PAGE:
Chris Hemsworth paddling out to surf. (National Geographic/Craig Parry)
National Geographic/Craig Parry
SharkFest 2021 kicks off today. It is an epic event—combining 21 hours of original programming and 60 hours of enhanced content across four networks over the course of the next six weeks. Sharks are simultaneously fascinating and terrifying—both of which spark intense interest and drive the popularity of an event like SharkFest. For me, personally, I am also very curious about the science and technology being used to research shark behavior and develop protocols or devices that can help keep people safe when they’re invading the home of the sharks and venturing out in the ocean.
The fear of sharks and focus on shark attacks and deadly encounters with sharks is actually a little irrational. Yes, sharks are predators and many species of shark are fully capable of killing a full grown human being. That said, sharks don’t eat people and they are not actually interested in even interacting with people, never mind eating them. Marine scientists generally believe shark encounters are either mistaken identity, or purely being in the wrong place at the wrong time.
If you factor the number of people who go into the ocean around the world each year, the total number of shark encounters and shark deaths is infinitesimally small. The reality is that the risk of dying from fireworks is 11 times higher than getting killed by a shark. Dying in a train crash is 24 times more likely, and getting killed by lightning is 47 times more likely than getting killed by a shark.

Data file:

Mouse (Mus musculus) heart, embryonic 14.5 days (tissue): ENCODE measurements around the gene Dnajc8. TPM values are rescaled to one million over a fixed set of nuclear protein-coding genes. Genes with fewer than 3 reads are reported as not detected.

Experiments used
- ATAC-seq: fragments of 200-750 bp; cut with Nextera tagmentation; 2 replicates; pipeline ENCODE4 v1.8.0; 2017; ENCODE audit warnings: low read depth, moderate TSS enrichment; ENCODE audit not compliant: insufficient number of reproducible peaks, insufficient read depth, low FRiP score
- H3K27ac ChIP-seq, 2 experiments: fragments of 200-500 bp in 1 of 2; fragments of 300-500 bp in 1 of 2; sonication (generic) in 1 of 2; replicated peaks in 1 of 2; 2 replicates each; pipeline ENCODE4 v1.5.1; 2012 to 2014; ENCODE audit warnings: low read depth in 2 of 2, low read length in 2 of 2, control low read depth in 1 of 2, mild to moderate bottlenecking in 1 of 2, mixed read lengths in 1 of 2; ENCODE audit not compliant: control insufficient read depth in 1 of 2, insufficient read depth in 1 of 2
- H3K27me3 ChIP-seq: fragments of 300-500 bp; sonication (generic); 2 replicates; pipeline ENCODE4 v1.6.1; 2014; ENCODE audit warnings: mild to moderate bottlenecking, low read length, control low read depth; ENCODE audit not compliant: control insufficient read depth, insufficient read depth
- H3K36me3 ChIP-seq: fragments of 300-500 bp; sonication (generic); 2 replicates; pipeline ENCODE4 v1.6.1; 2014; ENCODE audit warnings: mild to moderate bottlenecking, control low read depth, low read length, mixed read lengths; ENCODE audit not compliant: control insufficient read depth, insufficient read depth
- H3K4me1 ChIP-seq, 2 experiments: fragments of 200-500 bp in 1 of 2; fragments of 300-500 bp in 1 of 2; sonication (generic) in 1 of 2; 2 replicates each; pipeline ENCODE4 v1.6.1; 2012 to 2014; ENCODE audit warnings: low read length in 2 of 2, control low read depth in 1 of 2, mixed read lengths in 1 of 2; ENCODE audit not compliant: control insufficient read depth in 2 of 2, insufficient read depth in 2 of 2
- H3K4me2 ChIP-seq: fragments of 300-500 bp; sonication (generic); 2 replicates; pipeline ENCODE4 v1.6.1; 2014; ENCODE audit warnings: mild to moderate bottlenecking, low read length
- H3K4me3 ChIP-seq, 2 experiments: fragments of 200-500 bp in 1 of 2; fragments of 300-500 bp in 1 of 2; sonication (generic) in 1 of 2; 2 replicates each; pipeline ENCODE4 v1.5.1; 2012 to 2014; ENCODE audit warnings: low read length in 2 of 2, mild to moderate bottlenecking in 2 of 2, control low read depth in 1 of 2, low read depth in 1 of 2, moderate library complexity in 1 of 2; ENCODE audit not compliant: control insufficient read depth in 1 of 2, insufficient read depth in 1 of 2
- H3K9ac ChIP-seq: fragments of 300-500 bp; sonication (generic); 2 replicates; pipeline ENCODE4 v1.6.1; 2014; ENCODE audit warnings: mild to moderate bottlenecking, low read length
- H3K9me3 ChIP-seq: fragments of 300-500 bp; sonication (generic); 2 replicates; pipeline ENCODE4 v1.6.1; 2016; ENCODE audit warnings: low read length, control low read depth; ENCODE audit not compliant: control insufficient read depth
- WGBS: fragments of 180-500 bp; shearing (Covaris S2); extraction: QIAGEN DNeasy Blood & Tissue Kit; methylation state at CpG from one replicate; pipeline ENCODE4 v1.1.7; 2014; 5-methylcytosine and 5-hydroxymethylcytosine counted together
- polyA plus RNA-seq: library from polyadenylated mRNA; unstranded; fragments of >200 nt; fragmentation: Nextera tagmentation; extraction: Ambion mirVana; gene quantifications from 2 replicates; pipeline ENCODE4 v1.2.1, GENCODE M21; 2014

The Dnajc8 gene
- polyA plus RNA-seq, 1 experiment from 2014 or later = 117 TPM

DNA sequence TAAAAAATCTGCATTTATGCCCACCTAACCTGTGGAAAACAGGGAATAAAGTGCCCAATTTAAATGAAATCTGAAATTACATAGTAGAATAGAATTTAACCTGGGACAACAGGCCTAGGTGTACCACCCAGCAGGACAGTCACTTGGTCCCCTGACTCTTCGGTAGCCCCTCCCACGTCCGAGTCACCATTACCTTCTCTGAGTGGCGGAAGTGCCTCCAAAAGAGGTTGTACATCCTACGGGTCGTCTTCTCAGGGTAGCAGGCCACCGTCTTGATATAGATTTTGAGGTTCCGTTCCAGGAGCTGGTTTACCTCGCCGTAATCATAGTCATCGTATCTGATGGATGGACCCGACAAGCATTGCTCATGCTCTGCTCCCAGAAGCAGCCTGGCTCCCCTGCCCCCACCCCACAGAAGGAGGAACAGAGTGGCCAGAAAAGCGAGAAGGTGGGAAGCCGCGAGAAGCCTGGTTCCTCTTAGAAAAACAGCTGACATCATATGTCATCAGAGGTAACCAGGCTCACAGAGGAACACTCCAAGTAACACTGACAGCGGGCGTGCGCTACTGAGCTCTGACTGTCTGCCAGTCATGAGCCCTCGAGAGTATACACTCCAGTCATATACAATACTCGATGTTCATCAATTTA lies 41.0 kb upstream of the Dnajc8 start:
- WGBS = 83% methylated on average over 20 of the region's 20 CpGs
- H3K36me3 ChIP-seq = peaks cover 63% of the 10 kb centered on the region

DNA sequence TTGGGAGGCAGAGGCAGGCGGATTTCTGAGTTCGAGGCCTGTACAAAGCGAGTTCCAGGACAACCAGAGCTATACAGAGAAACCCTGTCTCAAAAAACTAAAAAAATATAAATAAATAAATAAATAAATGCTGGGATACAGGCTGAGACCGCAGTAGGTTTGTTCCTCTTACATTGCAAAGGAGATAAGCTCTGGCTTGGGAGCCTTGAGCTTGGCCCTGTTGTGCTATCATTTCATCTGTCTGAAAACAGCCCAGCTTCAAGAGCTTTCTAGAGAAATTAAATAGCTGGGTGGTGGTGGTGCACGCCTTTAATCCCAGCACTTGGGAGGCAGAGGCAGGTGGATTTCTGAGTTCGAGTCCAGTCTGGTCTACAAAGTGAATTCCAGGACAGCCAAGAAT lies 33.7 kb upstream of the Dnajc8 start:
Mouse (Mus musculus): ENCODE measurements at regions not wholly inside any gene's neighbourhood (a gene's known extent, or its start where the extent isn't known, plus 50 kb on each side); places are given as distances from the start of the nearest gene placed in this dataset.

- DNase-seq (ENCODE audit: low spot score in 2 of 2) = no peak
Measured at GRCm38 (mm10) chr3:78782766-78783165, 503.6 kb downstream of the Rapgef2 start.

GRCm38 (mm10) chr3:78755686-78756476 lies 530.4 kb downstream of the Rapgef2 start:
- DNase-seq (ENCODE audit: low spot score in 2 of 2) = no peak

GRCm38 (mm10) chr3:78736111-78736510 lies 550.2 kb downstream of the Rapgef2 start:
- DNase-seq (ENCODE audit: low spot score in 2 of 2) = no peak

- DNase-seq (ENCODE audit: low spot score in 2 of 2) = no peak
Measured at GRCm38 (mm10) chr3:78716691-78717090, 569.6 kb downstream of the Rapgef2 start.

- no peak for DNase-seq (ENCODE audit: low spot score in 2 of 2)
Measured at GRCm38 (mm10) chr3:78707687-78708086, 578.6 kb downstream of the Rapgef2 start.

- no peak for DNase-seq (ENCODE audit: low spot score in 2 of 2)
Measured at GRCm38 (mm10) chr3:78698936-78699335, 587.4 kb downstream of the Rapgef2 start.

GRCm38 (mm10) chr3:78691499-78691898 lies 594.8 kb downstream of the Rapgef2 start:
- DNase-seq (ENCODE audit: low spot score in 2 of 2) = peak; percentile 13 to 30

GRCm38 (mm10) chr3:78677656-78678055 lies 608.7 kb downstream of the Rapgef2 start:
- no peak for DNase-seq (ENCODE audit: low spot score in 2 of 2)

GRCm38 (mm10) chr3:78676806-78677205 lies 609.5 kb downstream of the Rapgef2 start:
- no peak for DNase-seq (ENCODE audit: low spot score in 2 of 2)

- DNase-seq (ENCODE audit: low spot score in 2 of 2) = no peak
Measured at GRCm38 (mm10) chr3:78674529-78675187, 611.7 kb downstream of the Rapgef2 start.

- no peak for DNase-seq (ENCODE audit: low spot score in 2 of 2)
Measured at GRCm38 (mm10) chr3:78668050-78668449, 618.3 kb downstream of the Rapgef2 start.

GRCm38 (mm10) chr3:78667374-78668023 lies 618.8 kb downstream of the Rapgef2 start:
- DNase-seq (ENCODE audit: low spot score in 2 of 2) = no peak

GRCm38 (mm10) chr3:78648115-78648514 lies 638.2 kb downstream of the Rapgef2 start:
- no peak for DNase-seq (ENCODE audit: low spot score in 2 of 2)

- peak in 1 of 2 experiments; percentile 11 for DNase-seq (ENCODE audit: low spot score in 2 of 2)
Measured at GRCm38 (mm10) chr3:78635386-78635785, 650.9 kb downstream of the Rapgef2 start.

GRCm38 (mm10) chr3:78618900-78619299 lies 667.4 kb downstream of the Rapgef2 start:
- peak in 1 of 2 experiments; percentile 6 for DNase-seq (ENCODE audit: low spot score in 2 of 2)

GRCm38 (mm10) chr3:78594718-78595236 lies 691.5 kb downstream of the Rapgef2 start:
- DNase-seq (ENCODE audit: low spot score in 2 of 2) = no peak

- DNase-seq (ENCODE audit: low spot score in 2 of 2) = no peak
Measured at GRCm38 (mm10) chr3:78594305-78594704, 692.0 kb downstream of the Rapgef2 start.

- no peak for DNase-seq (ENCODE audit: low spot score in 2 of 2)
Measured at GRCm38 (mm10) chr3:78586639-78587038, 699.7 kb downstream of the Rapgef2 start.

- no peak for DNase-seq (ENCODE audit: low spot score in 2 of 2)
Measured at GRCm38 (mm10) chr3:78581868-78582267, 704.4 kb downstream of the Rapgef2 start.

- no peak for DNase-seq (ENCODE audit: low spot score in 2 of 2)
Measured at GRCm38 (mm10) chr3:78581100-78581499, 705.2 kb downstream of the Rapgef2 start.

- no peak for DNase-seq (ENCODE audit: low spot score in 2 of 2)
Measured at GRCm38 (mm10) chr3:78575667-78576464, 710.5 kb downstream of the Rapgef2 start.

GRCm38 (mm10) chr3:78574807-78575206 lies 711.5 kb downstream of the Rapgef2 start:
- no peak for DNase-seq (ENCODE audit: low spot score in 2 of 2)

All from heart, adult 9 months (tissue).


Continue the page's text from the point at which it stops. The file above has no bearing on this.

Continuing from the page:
Opening night of SharkFest 2021 has a full lineup. “When Sharks Attack” premiers on National Geographic at 8pm Eastern time, followed by the marquee event of the SharkFest kickoff—“Shark Beach with Chris Hemsworth,” which airs at 9pm Eastern and then winding down with “Rogue Shark?” at 10pm Eastern.
When Sharks Attack
This episode takes a look at what happens when sharks descend on a local community—turning the beaches deadly and perplexing scientists. It reveals some of what researchers are doing to try and understand seemingly random spikes in shark activity, and how violent or deadly interactions with sharks can be prevented.